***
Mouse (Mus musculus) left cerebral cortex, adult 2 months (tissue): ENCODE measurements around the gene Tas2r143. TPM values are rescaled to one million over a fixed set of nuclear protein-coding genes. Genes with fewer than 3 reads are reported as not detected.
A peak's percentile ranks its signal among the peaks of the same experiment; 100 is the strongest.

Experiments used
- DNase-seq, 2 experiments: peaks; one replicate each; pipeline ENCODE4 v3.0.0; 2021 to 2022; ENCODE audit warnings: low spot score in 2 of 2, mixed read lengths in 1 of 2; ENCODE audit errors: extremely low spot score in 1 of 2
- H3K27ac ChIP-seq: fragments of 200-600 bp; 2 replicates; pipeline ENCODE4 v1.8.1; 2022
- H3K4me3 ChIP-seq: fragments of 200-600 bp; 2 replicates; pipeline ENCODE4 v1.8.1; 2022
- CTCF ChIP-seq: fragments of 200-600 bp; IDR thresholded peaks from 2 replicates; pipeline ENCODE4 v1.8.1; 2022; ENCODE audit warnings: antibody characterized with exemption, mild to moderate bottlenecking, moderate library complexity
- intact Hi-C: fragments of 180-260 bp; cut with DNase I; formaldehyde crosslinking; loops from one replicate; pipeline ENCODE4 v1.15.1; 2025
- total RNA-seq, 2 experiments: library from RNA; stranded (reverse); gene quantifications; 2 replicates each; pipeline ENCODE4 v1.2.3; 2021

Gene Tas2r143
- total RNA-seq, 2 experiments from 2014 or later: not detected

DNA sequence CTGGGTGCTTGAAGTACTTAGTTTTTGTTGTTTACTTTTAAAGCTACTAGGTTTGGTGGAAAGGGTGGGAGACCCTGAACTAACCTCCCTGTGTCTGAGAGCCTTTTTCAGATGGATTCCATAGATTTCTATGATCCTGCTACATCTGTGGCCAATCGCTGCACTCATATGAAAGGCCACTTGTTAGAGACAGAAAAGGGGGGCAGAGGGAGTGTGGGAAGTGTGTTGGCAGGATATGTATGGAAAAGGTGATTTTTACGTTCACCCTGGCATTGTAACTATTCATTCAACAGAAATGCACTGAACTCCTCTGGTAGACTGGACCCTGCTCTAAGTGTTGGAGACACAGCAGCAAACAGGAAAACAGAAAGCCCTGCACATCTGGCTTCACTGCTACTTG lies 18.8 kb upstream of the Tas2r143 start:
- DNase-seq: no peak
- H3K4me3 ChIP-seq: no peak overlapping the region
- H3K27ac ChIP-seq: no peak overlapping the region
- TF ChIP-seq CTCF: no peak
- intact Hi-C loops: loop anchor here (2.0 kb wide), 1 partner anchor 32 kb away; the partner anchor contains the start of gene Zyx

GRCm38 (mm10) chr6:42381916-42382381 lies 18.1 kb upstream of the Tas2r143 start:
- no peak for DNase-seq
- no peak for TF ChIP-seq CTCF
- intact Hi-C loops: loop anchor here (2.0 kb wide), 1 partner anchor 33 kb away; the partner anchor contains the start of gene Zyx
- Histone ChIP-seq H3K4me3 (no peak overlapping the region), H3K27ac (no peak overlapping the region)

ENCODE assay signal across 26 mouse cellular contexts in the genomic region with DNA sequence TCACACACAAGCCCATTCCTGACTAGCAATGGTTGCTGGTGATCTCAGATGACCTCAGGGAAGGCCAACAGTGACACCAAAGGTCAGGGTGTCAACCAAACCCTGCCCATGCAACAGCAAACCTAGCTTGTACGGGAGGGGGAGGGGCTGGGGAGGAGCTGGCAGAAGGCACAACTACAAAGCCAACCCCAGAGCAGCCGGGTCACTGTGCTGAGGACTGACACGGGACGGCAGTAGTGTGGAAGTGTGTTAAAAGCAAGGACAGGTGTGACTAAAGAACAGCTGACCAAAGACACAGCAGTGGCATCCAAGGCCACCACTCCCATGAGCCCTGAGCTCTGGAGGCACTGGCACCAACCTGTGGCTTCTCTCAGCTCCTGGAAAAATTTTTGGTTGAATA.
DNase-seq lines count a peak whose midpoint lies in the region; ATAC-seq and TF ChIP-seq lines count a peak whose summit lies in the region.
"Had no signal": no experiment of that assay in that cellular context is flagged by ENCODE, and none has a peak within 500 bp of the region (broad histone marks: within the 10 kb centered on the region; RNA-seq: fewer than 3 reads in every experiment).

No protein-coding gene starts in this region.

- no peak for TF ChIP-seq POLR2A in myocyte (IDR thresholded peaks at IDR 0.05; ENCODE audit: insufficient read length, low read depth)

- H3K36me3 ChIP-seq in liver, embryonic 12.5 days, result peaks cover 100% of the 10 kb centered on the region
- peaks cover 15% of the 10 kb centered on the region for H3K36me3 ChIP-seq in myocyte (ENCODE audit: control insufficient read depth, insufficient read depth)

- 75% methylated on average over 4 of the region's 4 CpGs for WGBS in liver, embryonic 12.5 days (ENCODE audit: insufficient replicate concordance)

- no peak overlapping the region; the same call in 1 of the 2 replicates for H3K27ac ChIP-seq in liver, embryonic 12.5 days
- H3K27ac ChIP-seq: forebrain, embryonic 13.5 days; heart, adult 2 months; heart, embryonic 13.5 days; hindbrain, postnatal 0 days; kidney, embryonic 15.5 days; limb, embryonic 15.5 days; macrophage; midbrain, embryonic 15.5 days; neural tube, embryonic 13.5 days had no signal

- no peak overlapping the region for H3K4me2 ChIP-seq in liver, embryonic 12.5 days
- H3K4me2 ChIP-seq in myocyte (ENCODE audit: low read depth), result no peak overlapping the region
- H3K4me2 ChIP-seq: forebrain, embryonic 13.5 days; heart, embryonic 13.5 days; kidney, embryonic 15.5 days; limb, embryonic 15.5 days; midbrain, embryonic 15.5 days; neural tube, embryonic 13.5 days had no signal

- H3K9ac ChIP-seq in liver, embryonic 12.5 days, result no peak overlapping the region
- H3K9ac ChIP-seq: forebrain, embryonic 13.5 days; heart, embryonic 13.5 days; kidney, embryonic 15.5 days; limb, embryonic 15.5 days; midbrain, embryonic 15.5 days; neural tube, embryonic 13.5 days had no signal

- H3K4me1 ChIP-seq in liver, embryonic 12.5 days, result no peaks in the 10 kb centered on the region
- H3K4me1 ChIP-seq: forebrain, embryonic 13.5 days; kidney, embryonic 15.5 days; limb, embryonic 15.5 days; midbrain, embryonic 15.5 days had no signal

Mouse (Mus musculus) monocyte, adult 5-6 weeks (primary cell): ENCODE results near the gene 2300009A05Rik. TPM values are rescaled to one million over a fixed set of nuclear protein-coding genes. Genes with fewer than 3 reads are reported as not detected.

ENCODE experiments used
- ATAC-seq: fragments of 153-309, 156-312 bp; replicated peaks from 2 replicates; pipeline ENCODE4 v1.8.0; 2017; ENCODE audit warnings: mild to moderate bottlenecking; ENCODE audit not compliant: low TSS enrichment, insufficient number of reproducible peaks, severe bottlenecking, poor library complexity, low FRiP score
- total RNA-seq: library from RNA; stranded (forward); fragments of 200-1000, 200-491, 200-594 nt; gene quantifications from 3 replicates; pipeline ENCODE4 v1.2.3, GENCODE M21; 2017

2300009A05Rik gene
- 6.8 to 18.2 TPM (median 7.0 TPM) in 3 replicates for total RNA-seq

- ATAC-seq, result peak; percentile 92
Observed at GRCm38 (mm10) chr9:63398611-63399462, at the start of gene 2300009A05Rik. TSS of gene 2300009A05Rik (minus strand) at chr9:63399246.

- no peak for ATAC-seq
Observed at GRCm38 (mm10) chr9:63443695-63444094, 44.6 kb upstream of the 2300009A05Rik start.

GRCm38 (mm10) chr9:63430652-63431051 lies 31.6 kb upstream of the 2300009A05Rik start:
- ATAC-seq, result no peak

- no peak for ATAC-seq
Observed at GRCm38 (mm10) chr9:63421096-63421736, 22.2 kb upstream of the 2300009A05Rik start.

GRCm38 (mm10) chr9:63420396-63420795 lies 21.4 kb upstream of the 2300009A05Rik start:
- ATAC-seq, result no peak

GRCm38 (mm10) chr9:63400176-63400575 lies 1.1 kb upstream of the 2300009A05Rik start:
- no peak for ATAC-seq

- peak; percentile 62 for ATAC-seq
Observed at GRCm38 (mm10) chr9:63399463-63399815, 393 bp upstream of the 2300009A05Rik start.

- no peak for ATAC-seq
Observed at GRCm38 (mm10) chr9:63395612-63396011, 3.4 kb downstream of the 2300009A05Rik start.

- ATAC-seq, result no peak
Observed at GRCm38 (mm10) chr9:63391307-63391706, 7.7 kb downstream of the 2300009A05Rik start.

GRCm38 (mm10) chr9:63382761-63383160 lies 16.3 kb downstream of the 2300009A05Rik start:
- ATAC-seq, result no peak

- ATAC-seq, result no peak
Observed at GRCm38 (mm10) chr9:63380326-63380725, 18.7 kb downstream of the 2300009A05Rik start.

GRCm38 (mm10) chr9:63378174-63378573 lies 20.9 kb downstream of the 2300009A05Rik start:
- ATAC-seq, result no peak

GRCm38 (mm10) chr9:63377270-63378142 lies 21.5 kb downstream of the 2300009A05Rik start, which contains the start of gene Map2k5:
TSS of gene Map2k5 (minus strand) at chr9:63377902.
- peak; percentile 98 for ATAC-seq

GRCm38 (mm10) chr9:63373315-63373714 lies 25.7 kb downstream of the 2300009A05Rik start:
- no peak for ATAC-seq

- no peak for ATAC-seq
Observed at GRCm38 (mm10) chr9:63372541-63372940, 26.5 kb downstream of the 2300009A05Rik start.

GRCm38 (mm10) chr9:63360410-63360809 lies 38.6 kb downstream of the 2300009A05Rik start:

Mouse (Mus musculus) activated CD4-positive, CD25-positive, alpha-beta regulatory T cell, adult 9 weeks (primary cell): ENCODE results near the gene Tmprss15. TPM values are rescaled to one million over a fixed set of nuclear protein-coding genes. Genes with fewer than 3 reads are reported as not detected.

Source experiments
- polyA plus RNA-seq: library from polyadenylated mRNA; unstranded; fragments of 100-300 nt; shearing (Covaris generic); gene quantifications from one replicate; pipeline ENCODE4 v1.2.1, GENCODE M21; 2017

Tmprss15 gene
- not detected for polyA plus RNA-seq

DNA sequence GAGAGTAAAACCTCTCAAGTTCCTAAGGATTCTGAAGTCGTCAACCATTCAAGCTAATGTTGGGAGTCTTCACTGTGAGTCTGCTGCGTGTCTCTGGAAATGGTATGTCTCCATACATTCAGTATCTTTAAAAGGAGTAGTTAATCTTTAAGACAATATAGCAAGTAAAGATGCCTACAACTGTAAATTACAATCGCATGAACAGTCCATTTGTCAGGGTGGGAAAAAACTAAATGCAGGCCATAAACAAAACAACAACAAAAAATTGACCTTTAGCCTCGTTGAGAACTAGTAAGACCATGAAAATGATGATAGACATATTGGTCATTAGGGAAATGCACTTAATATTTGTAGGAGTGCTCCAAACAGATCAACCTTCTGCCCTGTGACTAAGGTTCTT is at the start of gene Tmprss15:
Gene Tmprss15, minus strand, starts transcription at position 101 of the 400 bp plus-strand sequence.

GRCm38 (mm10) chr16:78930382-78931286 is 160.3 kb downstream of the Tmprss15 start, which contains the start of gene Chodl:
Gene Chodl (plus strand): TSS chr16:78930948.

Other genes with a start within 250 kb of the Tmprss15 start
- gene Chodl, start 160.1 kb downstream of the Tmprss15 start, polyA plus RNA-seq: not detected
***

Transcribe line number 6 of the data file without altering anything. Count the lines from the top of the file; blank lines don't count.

- H3K4me3 ChIP-seq: fragments of 200-600 bp; 2 replicates; pipeline ENCODE4 v1.8.1; 2022